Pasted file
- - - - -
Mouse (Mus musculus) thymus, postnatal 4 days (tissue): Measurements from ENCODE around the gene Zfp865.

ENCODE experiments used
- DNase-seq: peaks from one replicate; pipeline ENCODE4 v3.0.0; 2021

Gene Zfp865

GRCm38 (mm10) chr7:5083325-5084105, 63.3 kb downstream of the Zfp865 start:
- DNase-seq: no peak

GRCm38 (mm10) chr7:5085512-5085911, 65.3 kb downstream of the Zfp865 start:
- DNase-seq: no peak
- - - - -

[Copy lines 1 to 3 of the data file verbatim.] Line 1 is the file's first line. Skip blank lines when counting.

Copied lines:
Mouse (Mus musculus) thymus, postnatal 4 days (tissue): Measurements from ENCODE around the gene Zfp865.

ENCODE experiments used
- DNase-seq: peaks from one replicate; pipeline ENCODE4 v3.0.0; 2021